“The obedience of faith” (Rom. 13:26; see 1:5; 2 Cor 10:5-6) “is to be given to God who reveals, an obedience by which man commits his whole self freely to God, offering the full submission of intellect and will to God who reveals,” (4) and freely assenting to the truth revealed by Him. To make this act of faith, the grace of God and the interior help of the Holy Spirit must precede and assist, moving the heart and turning it to God, opening the eyes of the mind and giving “joy and ease to everyone in assenting to the truth and believing it.” (5) To bring about an ever deeper understanding of revelation the same Holy Spirit constantly brings faith to completion by His gifts.
    I would like to point out the key words “obedience of faith”. Anyone whose ecclesiology is worth a darn gives obediential faith of his whole self including his/her body to what the Catholic Church teaches as the truth and realizes that it does so by the help of the Holy Spirit and this does not produce oppression but rather joy and freedom.

  16. Well, as a woman of menopausal age, I can officially say, that I am glad that I got rid of the stupid chemicals and contraptions that were patented by the Rockefellers and shoved down womens throats to make their bodies behave like a mans. At 35 I read Humanae Vitae and that changed my life…Sorry so many women feel so enslaved to these chemicals that cause breast cancer, stroke, heart attack. I have been free of it all for 37 years, and I do not have the regret that I hear so many women say in my peer group. “I wish I had had ONE MORE BABY”…I will die with hardly a space around my bed, and a legacy that I will enjoy all of my days….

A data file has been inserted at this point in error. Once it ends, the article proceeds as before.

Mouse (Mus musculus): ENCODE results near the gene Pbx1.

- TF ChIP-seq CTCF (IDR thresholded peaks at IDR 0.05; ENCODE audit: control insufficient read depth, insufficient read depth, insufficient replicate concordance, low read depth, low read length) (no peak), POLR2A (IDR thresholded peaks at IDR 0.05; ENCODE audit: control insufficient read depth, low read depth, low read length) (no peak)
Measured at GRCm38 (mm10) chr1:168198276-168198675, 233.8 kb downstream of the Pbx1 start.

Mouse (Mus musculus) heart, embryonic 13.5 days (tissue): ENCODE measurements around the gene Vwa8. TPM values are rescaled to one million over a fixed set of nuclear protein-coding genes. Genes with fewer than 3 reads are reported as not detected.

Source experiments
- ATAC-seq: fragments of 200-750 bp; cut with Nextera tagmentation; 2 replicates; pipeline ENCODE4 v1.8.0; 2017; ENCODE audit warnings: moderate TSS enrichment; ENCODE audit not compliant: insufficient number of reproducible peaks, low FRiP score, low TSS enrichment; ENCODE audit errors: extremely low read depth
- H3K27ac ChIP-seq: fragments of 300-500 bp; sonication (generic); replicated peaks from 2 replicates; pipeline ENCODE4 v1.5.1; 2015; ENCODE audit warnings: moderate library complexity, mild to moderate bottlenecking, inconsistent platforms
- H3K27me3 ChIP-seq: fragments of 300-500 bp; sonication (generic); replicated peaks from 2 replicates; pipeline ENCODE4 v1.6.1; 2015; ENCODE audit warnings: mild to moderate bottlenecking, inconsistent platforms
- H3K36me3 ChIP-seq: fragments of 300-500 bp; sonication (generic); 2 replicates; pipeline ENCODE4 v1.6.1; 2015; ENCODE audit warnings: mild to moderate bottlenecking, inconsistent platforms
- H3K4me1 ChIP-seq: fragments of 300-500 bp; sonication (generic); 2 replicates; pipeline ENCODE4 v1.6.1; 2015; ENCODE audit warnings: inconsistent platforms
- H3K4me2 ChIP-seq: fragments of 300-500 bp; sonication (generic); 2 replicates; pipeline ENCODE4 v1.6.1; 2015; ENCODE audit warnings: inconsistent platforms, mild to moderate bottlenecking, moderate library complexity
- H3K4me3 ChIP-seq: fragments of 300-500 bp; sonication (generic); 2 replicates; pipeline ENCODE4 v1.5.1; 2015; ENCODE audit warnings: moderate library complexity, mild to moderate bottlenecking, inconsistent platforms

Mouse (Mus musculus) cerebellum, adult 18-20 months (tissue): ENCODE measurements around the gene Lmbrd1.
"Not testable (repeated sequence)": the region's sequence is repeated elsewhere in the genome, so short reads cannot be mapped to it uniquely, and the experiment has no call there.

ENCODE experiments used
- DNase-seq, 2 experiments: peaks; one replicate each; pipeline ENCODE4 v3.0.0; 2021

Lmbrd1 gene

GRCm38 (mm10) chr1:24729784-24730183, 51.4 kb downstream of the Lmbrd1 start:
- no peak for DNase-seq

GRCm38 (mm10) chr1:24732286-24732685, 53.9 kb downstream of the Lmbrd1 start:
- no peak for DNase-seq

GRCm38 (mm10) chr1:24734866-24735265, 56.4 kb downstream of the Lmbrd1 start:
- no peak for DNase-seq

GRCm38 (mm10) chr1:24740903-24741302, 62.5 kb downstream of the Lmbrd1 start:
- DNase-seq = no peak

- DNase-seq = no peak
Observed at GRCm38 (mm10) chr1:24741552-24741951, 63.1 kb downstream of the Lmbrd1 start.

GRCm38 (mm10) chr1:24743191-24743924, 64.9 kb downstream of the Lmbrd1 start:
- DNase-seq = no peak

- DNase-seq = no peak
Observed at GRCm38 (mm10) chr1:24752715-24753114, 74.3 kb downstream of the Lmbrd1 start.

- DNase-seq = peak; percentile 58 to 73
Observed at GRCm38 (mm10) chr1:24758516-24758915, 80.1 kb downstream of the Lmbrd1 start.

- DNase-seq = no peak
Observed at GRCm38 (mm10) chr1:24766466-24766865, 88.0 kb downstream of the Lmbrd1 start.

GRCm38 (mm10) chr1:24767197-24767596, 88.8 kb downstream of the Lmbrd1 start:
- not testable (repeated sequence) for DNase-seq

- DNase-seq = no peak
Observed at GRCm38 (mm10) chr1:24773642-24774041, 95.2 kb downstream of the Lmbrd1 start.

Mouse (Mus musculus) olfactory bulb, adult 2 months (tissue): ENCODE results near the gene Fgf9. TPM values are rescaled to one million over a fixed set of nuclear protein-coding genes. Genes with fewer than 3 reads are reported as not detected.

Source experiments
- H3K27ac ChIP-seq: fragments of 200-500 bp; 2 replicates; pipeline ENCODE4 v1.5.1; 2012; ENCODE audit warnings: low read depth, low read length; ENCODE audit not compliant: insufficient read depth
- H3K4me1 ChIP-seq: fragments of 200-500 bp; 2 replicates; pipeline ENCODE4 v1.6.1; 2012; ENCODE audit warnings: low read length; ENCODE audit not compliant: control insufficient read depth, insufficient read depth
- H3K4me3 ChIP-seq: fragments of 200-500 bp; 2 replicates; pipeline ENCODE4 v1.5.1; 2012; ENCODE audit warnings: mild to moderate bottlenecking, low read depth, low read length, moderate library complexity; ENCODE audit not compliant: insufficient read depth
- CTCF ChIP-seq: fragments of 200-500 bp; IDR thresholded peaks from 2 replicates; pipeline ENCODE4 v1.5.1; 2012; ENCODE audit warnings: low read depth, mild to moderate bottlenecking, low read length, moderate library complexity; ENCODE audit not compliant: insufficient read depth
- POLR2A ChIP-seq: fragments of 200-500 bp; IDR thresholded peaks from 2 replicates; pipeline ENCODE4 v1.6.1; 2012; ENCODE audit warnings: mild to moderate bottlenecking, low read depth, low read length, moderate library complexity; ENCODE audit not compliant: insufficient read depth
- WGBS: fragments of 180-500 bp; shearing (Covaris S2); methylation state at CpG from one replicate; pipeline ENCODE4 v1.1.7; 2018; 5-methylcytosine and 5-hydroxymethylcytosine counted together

17. Devout is devout. You either are Catholic or you are not. If you feel personally you should use birth control, it shoudln’t be forced upon other people who desire to follow the teachings of the Church.

    All people who “feel” they are Catholic.. but then disagree with this, and this, and that, and this other thing… I believe they are called Episcopalians.

    I try to follow my faith… do I question things sometimes? Sure… but I learn about it.. read about it.. pray about it. I learn why the Church teaches a certain way on certain things. I don’t take my struggle with faith as an opportunity to tell others what they should “tolerate” from me. The Church has beliefs and doctrines on certain matters, and because I respect my Church and faith, I respect those doctrines and closely held beliefs. Whether or not I personally struggle with them is my business alone… and not to be pushed on anyone else who is trying to follow in the path the Church sets out for us. Matter of fact, the devoutness of our faith is what allows us to get through those very struggles.

  18. I agree with Tamara Moravec! If you can, please modify the title. Off the bat I thought I was reading the results of your poll, I reread it and realized it wasn’t (and I wasn’t expecting it to be). I think it could be confusing to some.

  19. Hey, I know I’m late, but it’s been bugging me since I read it the other day.

    This comment needs to be addressed, though Martina already did, I want to add something.

    “1000 respondents (who most likely read this blog)?? That is not a random sample. Therefore your results are tainted and cannot be trusted.”